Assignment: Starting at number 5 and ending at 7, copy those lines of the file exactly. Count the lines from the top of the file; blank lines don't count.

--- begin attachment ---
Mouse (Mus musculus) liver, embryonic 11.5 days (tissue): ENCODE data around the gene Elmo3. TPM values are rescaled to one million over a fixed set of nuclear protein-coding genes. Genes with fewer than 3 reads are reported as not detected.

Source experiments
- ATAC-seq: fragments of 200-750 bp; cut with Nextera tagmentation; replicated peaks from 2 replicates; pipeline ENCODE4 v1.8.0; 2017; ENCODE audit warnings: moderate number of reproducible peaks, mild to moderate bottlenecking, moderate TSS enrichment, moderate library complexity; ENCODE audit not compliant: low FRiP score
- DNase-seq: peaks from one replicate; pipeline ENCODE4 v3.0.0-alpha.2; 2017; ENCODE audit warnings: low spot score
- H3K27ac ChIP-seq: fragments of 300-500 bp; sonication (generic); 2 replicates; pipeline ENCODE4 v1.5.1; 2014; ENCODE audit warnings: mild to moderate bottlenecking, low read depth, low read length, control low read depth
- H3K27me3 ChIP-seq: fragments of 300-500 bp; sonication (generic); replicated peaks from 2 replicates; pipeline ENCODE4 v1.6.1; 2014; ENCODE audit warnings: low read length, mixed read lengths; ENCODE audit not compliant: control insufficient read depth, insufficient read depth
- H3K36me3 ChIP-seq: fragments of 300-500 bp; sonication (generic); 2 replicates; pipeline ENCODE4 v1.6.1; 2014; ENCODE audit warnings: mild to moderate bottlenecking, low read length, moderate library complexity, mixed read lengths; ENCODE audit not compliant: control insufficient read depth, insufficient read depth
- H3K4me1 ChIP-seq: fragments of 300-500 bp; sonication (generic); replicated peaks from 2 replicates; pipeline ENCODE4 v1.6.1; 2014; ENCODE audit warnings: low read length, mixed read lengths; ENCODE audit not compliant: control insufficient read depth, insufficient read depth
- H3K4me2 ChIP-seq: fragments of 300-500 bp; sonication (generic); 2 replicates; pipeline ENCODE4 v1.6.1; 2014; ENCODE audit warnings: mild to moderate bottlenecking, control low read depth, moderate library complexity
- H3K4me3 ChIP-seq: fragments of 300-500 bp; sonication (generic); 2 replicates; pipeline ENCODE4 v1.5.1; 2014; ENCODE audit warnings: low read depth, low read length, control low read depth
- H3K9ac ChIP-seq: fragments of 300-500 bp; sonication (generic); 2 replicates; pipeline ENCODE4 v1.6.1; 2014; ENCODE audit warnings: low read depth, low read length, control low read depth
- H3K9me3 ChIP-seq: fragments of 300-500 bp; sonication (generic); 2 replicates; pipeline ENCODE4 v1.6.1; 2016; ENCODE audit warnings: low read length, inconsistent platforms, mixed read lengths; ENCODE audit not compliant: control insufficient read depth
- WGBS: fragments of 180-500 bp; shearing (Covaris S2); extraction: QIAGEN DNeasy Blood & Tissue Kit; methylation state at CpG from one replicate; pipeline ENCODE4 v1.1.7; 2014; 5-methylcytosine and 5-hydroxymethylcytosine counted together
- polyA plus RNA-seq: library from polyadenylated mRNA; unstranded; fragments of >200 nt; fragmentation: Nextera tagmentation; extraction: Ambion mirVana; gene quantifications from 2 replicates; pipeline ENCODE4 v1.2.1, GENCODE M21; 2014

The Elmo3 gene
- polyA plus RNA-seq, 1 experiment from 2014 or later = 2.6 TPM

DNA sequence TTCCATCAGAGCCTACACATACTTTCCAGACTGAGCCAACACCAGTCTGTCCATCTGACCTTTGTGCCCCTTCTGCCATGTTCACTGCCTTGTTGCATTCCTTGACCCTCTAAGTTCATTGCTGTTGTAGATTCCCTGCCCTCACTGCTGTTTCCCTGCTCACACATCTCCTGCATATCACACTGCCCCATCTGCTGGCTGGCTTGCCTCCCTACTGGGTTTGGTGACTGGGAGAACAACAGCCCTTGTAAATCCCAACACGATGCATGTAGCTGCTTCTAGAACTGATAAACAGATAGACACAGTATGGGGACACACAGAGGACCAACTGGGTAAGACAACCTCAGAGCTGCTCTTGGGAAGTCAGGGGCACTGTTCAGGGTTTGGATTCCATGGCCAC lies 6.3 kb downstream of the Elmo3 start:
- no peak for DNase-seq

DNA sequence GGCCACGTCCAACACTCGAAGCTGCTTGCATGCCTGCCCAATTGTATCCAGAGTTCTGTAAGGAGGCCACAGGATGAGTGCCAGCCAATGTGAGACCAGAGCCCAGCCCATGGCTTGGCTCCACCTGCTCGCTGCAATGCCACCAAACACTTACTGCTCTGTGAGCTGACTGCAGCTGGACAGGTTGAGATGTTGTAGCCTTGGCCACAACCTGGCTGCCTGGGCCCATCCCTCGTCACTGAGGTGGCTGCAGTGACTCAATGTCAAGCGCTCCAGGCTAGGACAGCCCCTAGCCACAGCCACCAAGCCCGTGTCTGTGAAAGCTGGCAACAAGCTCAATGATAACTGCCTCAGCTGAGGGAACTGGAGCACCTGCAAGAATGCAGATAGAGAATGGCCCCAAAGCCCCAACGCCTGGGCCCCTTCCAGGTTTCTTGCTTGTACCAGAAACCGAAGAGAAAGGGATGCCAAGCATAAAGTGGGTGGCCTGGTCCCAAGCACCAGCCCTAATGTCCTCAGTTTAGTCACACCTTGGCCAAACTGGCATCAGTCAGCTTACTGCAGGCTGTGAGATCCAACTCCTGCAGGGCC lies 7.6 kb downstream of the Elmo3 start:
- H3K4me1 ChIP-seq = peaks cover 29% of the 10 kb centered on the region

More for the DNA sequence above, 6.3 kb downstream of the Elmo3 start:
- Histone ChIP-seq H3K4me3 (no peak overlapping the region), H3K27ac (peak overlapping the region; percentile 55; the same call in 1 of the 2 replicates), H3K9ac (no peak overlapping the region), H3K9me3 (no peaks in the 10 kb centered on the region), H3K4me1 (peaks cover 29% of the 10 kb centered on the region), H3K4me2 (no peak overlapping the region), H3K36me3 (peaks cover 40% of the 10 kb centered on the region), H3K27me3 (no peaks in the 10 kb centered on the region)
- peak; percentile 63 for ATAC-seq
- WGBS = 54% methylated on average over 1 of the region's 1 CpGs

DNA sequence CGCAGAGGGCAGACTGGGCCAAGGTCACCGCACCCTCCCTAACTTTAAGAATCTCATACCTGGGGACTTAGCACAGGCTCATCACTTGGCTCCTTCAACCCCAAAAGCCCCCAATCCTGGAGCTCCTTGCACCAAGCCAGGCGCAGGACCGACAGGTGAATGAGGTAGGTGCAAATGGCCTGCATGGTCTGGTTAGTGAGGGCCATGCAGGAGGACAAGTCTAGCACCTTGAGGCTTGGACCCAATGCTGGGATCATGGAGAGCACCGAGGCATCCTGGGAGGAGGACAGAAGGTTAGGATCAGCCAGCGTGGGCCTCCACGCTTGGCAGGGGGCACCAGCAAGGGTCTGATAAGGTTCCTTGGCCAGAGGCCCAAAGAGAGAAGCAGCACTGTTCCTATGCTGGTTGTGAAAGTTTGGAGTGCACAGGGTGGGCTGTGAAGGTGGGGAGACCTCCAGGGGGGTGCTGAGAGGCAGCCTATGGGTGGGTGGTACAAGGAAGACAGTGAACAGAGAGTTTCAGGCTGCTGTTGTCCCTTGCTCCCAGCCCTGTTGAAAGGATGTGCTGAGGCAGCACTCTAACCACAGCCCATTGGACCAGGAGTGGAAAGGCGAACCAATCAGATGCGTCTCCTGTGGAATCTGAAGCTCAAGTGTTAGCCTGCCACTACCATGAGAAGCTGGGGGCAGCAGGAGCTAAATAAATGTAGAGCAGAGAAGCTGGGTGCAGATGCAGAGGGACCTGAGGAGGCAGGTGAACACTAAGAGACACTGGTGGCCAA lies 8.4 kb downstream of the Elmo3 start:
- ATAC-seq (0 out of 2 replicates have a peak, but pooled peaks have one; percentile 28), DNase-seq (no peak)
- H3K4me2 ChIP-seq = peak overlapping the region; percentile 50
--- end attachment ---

- H3K27ac ChIP-seq: fragments of 300-500 bp; sonication (generic); 2 replicates; pipeline ENCODE4 v1.5.1; 2014; ENCODE audit warnings: mild to moderate bottlenecking, low read depth, low read length, control low read depth
- H3K27me3 ChIP-seq: fragments of 300-500 bp; sonication (generic); replicated peaks from 2 replicates; pipeline ENCODE4 v1.6.1; 2014; ENCODE audit warnings: low read length, mixed read lengths; ENCODE audit not compliant: control insufficient read depth, insufficient read depth
- H3K36me3 ChIP-seq: fragments of 300-500 bp; sonication (generic); 2 replicates; pipeline ENCODE4 v1.6.1; 2014; ENCODE audit warnings: mild to moderate bottlenecking, low read length, moderate library complexity, mixed read lengths; ENCODE audit not compliant: control insufficient read depth, insufficient read depth